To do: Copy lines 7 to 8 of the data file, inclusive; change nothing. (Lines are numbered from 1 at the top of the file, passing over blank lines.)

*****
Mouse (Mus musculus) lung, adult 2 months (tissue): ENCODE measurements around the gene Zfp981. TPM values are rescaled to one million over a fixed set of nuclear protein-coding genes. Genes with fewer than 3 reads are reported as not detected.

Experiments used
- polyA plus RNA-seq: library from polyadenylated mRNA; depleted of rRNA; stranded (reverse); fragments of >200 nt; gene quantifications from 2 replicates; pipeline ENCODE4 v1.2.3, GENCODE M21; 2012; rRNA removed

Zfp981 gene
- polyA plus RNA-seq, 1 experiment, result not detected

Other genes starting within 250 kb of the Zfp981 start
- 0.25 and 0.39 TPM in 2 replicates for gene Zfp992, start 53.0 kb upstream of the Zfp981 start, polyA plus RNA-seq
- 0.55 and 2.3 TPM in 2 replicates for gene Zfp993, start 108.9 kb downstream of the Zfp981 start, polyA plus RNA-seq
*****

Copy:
- 0.25 and 0.39 TPM in 2 replicates for gene Zfp992, start 53.0 kb upstream of the Zfp981 start, polyA plus RNA-seq
- 0.55 and 2.3 TPM in 2 replicates for gene Zfp993, start 108.9 kb downstream of the Zfp981 start, polyA plus RNA-seq